Given the flack he has taken recently one could easily understand it if Rafa, when faced with the morning papers, simply decided to bin them and move on the more appetising prospect of his frosties and toast!
The amount of articles personally criticising Rafa and forecasting doom and gloom on the club as a whole seem to be in direct proportion to the clubs recent dip in form but totally out of proportion to the wider picture. Parts of the British press have a reputation for being unforgiving and intrusive but Rafa’s been over here long enough so in theory the flack should not be a surprise. However I suspect he was still unprepared for the onslaught that he’s been faced with since this season started?
Thankfully Rafa seems to have the backing of those who matter, the majority of the supporters and those at the club. This should be all that matters nonetheless it is still gratifying to see others readdressing the issue as seen in Tony Evans’ recent articles in The Times this week. The articles spanned two days and there is an awful lot to get your teeth into so it is probably best if I just say they are here, here, here and here!
Evans is a Red. He has written a book about Liverpool. As a result I’ve no doubt many detractors of Rafa will see this as an example of the club using (no disrespect to Evans intended) a “safe pair of hands” to conduct some sort of charm offensive? May be there is an element of that but even if there isn’t, why shouldn’t there be? Why should Rafa and the club have to put up with the abuse it’s taken recently and be expected to remain silent or not be expected to put their side? Indeed perhaps it’s a good thing as in the articles Rafa is more revealing than he usually is.
We gain an insight into his thoughts regarding Gareth Barry and Robbie Keane deals and how the two were linked, why some players, (Alonso), were sold and others were bought (Babel, Aquilani) and why he occasionally feels it necessary to take a gamble in the market. There is the issue with Fergie, his ambitions for the future and a few memorable quotes – he’ll quit if Torres is sold and he will consider his spell at Liverpool to be a failure if we don’t win the Premiership. I quite enjoy Rafa’s grumpy, belligerent attitude and, on occasions, his single mindedness however, when you read things like this one wonders what his reputation would be like if he had been as forthcoming on a more regular basis?
Elsewhere there are attempts to make out that Rafa’s reign has been for the good of the club. The fact that the value of the squad has increased, the reputation of the club is better, turnover has increased, partly as a result of good progress in the Champions League. Net transfer dealings have not been as bad as many have thought and the academy is on the way the producing more home grown talent.
Some won’t need convincing about this evidence but it is, and will always be, open to interpretation. For example many won’t give a flying **** and will simply regard silverware, or lack of it, as the true indicator of success and progress. Others will be patient and more realistic and view all this against the background of Liverpool’s limitations and disadvantages in comparison to the rest of the so called top four. Some will openly blame Rafa or the players or the owners, or all three.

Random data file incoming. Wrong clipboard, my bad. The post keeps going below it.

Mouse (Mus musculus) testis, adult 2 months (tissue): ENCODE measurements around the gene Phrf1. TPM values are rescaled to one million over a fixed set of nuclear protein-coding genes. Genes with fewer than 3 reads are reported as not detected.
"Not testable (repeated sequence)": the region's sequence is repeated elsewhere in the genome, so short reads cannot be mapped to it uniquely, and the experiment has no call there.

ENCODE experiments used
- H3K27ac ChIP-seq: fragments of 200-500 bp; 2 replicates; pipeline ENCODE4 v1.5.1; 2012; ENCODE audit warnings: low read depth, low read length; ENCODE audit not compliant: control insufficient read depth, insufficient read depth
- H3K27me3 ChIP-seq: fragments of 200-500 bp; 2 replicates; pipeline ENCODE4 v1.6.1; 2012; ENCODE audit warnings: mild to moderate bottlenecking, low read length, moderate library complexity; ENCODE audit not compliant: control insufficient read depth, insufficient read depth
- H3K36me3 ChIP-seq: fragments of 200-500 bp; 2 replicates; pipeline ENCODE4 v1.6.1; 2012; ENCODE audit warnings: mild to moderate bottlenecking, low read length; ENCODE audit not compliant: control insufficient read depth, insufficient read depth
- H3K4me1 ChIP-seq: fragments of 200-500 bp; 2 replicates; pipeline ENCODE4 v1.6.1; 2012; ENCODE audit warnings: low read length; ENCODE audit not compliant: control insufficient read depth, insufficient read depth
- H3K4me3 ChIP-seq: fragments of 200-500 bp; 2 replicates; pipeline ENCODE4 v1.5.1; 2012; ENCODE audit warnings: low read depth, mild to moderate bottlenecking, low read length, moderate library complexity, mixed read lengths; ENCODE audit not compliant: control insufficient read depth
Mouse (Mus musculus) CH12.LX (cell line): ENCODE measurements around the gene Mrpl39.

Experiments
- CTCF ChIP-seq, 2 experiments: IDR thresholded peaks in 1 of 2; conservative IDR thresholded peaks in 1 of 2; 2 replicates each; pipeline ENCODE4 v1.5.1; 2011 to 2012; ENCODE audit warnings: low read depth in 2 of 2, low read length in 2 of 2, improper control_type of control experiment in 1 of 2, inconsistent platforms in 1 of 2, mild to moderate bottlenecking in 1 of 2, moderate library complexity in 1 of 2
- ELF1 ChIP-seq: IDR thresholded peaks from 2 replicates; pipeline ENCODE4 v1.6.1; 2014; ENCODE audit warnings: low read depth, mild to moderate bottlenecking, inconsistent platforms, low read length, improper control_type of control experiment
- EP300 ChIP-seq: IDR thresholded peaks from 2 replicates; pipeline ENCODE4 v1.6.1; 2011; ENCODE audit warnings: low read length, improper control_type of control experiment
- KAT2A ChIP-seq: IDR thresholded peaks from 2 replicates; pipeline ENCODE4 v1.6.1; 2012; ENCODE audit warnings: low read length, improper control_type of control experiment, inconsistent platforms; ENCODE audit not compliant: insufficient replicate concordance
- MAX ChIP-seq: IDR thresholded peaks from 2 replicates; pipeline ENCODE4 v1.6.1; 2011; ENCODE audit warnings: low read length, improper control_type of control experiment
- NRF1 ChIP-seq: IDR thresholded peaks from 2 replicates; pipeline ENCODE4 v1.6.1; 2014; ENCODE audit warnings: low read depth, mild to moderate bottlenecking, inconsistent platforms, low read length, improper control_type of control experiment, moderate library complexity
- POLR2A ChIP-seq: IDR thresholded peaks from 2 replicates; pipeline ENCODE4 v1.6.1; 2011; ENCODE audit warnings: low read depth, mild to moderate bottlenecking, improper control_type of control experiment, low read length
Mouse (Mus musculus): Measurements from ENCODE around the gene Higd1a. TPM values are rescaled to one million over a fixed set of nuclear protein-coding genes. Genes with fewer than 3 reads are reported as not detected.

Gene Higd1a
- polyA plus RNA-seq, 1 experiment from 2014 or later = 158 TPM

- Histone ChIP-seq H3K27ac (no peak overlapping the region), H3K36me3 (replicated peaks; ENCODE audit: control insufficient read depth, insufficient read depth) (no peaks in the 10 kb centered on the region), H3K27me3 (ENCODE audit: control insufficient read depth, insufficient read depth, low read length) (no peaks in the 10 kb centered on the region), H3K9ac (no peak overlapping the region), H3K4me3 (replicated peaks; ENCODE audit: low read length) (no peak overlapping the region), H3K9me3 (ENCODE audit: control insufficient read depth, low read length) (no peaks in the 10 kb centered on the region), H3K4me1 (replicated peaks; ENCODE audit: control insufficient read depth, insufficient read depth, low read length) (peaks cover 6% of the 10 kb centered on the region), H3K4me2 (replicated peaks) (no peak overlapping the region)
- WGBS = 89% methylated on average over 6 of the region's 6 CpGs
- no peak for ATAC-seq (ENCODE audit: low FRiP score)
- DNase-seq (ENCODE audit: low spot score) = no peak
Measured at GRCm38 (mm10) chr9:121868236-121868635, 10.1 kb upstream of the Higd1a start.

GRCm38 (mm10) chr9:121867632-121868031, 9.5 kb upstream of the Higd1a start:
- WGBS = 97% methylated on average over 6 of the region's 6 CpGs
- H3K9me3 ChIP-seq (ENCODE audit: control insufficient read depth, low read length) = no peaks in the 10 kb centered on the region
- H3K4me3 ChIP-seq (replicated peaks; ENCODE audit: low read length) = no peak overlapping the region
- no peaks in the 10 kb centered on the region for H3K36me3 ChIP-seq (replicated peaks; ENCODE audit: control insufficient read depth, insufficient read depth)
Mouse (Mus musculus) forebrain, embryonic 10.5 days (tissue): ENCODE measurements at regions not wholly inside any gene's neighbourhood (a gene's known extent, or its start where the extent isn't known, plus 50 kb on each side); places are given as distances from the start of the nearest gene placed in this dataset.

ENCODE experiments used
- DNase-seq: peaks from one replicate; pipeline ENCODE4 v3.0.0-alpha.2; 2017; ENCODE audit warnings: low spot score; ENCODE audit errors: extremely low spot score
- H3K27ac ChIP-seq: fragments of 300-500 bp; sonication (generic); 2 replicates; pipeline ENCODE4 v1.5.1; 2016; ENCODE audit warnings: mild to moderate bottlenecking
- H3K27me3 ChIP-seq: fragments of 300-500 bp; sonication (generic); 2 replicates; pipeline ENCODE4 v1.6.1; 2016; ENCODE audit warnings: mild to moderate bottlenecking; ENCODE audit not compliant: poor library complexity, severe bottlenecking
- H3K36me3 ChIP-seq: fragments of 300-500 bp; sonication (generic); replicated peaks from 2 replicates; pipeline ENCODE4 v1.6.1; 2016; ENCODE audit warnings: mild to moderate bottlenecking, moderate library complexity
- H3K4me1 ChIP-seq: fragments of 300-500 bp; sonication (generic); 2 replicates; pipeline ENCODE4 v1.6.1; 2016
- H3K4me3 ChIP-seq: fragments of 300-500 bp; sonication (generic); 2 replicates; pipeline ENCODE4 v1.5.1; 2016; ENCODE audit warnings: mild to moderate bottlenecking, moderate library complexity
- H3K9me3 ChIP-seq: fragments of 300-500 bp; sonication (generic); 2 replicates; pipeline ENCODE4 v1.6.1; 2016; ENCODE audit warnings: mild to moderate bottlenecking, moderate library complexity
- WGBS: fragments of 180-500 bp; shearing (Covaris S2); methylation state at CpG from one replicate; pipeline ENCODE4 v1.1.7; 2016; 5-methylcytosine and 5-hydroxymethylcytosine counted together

For me it is too early to say and I suspect one could cherry pick from all of these but what I do know is that I’m not ready for Rafa, mistakes or no mistakes, to leave yet. Yes it is frustrating that we’ve failed to build on last seasons runners up spot and yes we do look like going out of the Champions League. However, is this really the result of everything Rafa has been working for over the time he joined us? It is simply a combination of a number of short term circumstances some of which are out of Rafa’s control or that he couldn’t reasonable have been expected to predict or make contingency for?
Perhaps there will come a time, or even a specific moment, when I change my mind and think Rafa should go? However, even in these difficult times, I reckon that’s long way off. In fact, rightly or wrongly, the more the criticism mounts I more I find myself digging in and defending him – I’ve never liked bullies!
I don’t know if Tony Evans wrote this article as a response to the flack we’ve taken recently. If he did it is sad indictment on the attitudes that prevail in today’s game that that he should have to do so. Liverpool fans are known for their patience and footballing knowledge however, those outside seek to judge us and our club by the other twisted, unrealistic standards that infect the rest of today’s game. A game where over the top “knee jerk” responses, to short term set backs, are the norm. A game were overly ambitious expectations that often bare no relation to a clubs circumstances, are forced onto the agenda, regardless of the fact that they are impossible to meet? Liverpool FC are be better than all this and hopefully, through this bad time, everyone connected with the club will prove this with continued support for Rafa and the team? Hopefully such faith and loyalty will get its reward?
Tony Evans’ book on Liverpool is called a Far Foreign Land. It’s a good read, for a review click here. If you decide to buy it via the Far Foreign Land website £1 will be donated to the Hillsborough Justice Campaign – an ideal Christmas stocking filler?